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Molson Coors Streamlines Supply Planning Workflows with Databricks & Plotly Dash

Migrating from Excel using Databricks SQLAlchemy & Plotly Dash AG Grid to deliver editable data apps with write-back capabilities

TL;DR — For building production grade data apps using Plotly Dash and Databricks, consider using Databricks’ newly supported SQL Alchemy engine. And where the workflow includes tabular data, the recently open-sourced Dash AG Grid component is relevant. [Practical example will be covered in this blog.] Check out the Github repo & live app!



  • Globally defined engine to read and write large amounts of data from Databricks.
  • You don’t need to open a cursor connection every time you want to read data from Databricks. Instead define a SQL alchemy engine using Databricks constants SERVER_HOSTNAME, HTTP_PATH, AND ACCESS_TOKEN then use the engine to write your SQL query directly to a pandas data frame using pandas “read_sql_query” statement.
  • The DBX SQL connector is suitable for thousands of records at a time and is slow compared to the SQL Alchemy ORM, where as many rows as necessary can be inserted.
  • Ability to manage DDL as objects in SQL Alchemy. Users can now define tables as Python class objects and manage their databases/schemas directly from their ORM using SQLAlchemy / Alembic.Use the same engine to bulk write large amounts of data back to Databricks via the pandas “to_sql” method, or use an ORM to create and drop tables all together.
  • Manage data by manually inserting records and modifying column null-ability.
  • The SQL alchemy engine includes arguments to manage and modify data both when it is being taken out of Databricks and when writing to Databricks databases. Specifically, users can nullify individual columns and manually add records as needed.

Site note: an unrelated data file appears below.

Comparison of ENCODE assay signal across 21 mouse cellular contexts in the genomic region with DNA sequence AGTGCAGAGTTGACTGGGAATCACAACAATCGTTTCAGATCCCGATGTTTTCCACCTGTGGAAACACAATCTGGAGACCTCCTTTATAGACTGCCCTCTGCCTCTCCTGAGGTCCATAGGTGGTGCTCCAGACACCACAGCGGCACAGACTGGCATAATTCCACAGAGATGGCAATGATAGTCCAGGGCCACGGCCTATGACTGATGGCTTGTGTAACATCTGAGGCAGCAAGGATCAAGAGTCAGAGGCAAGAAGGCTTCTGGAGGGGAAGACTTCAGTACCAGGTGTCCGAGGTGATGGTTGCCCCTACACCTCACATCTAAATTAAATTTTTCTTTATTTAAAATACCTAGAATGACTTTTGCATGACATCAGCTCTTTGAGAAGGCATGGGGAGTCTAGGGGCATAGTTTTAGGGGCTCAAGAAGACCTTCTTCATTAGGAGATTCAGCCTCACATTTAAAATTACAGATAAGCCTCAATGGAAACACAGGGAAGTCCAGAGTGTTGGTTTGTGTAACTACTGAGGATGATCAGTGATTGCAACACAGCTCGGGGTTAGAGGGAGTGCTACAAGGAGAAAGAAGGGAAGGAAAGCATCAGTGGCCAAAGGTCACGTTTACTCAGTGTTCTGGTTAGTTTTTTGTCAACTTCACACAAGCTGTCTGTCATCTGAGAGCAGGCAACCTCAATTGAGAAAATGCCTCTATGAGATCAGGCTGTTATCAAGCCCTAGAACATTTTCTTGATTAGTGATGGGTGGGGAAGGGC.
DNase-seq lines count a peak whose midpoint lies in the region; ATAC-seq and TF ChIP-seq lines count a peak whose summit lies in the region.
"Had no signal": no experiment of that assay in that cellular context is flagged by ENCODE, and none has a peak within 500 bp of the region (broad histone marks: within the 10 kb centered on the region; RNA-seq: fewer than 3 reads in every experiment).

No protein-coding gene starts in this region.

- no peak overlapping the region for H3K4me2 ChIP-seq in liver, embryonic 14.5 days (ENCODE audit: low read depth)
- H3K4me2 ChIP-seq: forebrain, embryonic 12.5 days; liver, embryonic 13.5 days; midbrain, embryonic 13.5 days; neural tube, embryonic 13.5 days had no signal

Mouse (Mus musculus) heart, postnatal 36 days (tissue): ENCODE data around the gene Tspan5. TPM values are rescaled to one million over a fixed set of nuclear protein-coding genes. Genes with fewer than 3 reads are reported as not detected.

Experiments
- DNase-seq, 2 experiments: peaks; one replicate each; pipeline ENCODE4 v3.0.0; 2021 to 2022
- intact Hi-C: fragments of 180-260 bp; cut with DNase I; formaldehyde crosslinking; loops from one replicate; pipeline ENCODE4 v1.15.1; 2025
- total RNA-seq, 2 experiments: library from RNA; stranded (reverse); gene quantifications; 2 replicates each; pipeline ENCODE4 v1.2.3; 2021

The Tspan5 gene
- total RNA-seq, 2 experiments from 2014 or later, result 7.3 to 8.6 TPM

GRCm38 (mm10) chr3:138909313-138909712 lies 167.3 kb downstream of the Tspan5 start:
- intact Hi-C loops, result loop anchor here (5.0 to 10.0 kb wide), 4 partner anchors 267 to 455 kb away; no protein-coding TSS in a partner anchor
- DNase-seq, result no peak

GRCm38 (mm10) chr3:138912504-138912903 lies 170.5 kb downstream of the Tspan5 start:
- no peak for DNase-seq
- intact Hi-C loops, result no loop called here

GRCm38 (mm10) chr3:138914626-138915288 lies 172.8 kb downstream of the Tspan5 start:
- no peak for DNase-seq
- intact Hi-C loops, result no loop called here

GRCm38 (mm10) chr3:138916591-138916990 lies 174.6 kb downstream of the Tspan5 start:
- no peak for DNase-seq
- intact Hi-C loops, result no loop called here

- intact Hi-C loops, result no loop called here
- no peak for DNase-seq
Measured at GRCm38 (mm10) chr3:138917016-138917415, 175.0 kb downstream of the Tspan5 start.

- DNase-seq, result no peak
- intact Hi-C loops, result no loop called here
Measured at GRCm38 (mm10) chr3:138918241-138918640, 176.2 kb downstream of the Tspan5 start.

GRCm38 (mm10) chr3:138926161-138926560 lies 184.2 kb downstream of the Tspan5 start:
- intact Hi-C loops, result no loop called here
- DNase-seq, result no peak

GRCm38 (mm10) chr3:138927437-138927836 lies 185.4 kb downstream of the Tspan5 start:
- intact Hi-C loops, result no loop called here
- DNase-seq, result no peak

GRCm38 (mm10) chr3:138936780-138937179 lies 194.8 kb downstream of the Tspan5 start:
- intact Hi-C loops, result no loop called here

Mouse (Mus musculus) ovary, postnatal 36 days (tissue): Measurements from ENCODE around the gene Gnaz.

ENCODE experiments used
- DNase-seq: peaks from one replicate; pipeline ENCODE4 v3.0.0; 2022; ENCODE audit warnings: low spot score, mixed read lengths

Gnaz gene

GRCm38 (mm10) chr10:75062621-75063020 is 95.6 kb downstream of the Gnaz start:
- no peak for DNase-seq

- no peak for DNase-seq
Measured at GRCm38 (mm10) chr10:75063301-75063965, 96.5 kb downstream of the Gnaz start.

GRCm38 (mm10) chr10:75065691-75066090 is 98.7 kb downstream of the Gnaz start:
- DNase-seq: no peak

• Seamless and complete integration with Dash AG Grid and other pandas compatible tools like Plotly’s Dashboard Engine.
  • Call data into a Dash AG Grid table using just one line of code. No need for extensive schema and column definition inside your dash app. The SQL alchemy engine automatically detects schema and assigns column headers on the grid.
  1. A Databricks workspace with DatabricksSQL enabled (DBSQL enabled in Premium Workspaces or above)
  2. A Serverless SQL Warehouse or Databricks cluster with 11.3 LTS or higher (data engineering cluster)
  3. A personal access token in Databricks to authenticate to a SQL Endpoint via API
  4. A Python development environment (>=v 3.8). We recommend VSCode for a local IDE and using conda or virtual env to manage dependencies, as well as black to automatically format your code
  5. Unity Catalog enabled account wide — Unity Catalog is Required for full Data warehousing functionality when using an ORM like SQLAlchemy
  1. Spin up a DatabricksSQL (DBSQL) endpoint on either classic or serverless
  2. Copy and paste the SQL code under utils/BuildBackendIoTDatabase.sql into the DBSQL Query Editor and run it. (Note: You can also run this code in a notebook directly from an imported repo in Databricks.)
  3. Clone the Git repo above into your local IDE.
  4. Install dependencies wherever you are running the Dash app with pip install -r requirements.txt in your IDE.
  5. Set environment variables of SERVER_HOSTNAME, HTTP_PATH, ACCESS_TOKEN from your Databricks cluster. You can find this by selecting the SQL endpoint and clicking the “Connection Details” tab in the endpoint UI.
  6. Run your Dash app on a local server by running python

Building the Back End to the Dash App

Write Database Connection Functions using SQL Alchemy

“main” and “default” are automatically assigned as Catalog and Schema names when the Unity Catalogue is activated and the metastore created.

Set Up Plotly UI and Dash AG Grid

Use Callbacks to Enable Interactivity in Dash App:

Write Back to Databricks Database Using SQL Alchemy:

Adding SQL Alchemy to the Databricks SQL Connector for Python

Run the App

Next steps



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